Is India earning on the fraction of the cannabis users they have within their 1.3 billion residents? The country ranks third in the world’s top 10 cannabis consumption despite the laws circling cannabis being confusing.
India’s capital city New Delhi is among the global top weed list. Consuming at around 38.3 tons of cannabis in 2018 alone. The megacity Mumbai also makes it in the top 10.
Ancient History of Cannabis in India
Cannabis in India has been used for nearly 4,000 years ago. The plant is described in sacred Hindu texts (The Vedas) as one of the five sacred plants. Cannabis is then known that a guardian angel lived within its leaves.
The Vedas called cannabis as a root of bliss, a blessing provider, and a bringer of freedom. During this time, almost every day, cannabis was smoked at religious rites and sacred rituals.
The plant— homegrown cannabis and hemp are considered legal in India, with a different legal status being drafted for the hemp plant and cannabis itself.
The most consumed form of cannabis in India is the charas. This is a shady type of resin that relates to hashish. It is monitored in India under the Narcotic Drugs and Psychotropic Substances Act 1985 (NDPS).
Moving Forward to The 20th Century
The study on cannabis in India began in 1894 by The Indian Hemp Drugs Commission. The Indo-British found that the moderate use of hemp drugs was;
- “attended by no evil results at all,”
- “produces no harmful effects on the mind”
- “no moral injury whatever.”
The board uncovered that suppressing the use of ‘bhang’—an edible cannabis mixture would be unfair as its purpose is an ancient custom. It also has some sacred use among Hindus, that it is pure in balance, and even that alcohol causes more harm.
Up until the 1980s, when a proposal came into success, ganja, charas, and bhang were clear and used. In some cases, they were sold from government-owned shops.
The Two Sides of The Story
According to India’s murky governance and legal framework, charas and ganja production is illegal. On the other hand, while the production of cannabis goods with seeds and leaves is allowed, with many states having their laws on banning or restricting use.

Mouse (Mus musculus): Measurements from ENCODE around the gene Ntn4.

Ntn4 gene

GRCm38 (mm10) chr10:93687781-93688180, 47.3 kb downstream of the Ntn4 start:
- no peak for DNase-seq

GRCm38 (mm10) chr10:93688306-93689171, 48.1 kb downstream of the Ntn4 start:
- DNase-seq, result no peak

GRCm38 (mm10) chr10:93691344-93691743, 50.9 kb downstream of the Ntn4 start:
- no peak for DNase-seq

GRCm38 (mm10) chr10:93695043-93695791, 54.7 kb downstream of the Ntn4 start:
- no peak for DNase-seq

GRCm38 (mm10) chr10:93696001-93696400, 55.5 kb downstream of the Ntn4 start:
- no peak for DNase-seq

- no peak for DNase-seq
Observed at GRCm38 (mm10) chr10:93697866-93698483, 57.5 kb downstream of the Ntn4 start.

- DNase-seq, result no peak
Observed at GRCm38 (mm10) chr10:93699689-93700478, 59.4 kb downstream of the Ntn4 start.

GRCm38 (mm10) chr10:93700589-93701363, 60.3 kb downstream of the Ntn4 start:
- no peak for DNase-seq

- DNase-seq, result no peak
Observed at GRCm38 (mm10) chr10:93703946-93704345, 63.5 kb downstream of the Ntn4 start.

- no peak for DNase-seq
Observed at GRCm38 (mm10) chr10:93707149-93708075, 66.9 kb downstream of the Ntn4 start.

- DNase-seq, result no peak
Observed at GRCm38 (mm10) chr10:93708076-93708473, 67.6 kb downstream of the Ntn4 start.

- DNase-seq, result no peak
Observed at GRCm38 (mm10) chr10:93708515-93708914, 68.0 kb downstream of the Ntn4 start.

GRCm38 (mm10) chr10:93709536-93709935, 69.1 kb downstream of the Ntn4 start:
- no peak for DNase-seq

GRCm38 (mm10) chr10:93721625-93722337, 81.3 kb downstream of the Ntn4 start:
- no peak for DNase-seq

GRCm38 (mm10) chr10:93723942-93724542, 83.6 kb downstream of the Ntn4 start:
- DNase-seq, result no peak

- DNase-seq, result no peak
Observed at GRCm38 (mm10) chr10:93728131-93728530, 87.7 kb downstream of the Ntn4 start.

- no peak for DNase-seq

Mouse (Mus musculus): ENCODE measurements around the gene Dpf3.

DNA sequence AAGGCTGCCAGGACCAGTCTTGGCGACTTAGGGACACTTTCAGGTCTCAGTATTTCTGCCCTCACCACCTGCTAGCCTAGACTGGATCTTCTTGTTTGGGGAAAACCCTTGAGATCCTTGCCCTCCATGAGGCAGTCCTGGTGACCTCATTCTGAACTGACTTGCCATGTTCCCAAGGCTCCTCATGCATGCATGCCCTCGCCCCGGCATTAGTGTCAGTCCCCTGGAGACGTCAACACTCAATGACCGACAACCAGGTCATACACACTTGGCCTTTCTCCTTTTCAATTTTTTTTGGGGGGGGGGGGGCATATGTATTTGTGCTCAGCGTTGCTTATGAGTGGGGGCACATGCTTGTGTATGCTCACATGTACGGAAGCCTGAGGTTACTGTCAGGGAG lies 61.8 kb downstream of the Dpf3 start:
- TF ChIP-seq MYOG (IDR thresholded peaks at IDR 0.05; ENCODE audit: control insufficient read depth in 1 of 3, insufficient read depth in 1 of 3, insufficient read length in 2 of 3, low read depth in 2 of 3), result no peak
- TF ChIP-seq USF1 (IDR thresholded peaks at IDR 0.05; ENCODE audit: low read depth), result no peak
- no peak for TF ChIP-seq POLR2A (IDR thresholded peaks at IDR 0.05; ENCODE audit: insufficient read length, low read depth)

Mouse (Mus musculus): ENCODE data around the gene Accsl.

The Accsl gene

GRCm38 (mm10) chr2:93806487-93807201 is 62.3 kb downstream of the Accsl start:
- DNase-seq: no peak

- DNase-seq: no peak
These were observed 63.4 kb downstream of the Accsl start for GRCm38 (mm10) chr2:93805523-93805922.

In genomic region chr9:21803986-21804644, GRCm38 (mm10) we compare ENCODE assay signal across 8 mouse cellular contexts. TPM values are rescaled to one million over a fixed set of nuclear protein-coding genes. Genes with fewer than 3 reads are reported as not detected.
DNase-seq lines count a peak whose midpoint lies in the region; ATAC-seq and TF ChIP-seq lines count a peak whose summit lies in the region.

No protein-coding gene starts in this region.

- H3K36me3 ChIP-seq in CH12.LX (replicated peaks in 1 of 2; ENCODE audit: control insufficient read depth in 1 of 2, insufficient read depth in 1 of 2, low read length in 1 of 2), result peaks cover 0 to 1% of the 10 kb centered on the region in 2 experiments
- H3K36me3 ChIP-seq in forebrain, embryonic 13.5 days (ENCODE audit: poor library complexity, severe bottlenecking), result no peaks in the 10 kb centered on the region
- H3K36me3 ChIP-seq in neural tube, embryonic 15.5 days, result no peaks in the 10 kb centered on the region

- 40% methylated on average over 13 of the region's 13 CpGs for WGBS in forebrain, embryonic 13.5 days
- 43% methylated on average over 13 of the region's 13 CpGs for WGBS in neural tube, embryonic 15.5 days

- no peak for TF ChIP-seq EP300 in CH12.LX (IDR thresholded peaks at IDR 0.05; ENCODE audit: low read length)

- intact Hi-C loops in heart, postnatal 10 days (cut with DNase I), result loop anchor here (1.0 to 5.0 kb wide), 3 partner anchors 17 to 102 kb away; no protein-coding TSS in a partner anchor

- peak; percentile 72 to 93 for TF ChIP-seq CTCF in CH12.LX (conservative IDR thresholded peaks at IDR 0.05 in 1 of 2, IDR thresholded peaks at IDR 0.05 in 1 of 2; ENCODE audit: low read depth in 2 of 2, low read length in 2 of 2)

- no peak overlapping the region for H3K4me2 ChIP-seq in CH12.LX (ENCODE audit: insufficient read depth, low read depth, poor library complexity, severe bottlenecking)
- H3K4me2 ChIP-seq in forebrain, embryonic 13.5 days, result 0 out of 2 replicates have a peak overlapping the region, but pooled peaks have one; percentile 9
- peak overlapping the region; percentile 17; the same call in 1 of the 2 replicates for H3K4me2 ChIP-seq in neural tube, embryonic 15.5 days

The ruling in India does not accept the leaves of the cannabis plant as a narcotic and recognize the leaves that grow in the wild to be cropped. Cannabis Seeds and leaves formulate a popular liquid cannabis drink in India called bhang, which is drunk around the yearly Holi festival in March and has been applied in food and drink since as early as 1000BC in ancient India.
Legend says that Shiva fell asleep under a leafy plant on a hot day. When he awoke, his wonder led him to try the leaves of the plant, and, on becoming renewed, he made the plant his favorite food and became known as the Lord of Bhang.
Alongside the plant’s ancient roots in India, cannabis was explored in 1000 BC within ancient Ayurvedic texts where cannabis indica is mentioned as being used for pain relievers, aphrodisiacs, anxiety, rabies, and many other ailments.
Potential Economic Growth
India’s economy has been falling over the past year, embodied by several top companies that were losing traction in the stock market. In conclusion, the country needs to think innovatively to push growth back into its flailing economy.
Canada and several states in the US took the bold step to legalize cannabis. Also, Mexico is riding on the waves of legalization while this may appear like a brash conclusion to many, it has produced a vital economic gain.
If India began to capitalize on their nation’s widespread cannabis use, it could well be a catalyst for pushing massive economic growth. The value of cannabis in India is expressly cheap in comparison to other global competitors and one of the world’s cheapest cannabis ratings.
Although, if cannabis was legalized and taxed by the state, the capital city could net around a hundred million dollars. This is if the weed was taxed in the same way as the usual frequently sold tobacco brand in India.
A Fraction of Earnings On Legal Cannabis Market
Another factor would be if India legally shipped it to other countries where it was legal, like the US and Canada. As the regular wage in India is notably lower than in the western countries, the expense of production would be far lower. This means that a possible mark-up in exporting would be greatly higher than if it was sold locally.
It could also be a wholly different selling point as cannabis products manufactured in the Kashmiri region of India and Pakistan are completely distinct from wherever else in the globe due to its mountainous yet warm climate, enabling cannabis to naturally flourish. In conclusion, it will attract foreign and local Cannabis Investors.
Although making cannabis prohibited in India is viewed to limit the use, as is the same in other nations, the illegality of substances pushes the black market, and the exchange globally continues to be a big problem. Legalizing cannabis could generate a new cash crop for India with a probably high revenue stream and create a new job for thousands of locals and pull the economy back out of the soil.
Published by: cannabispromoter.com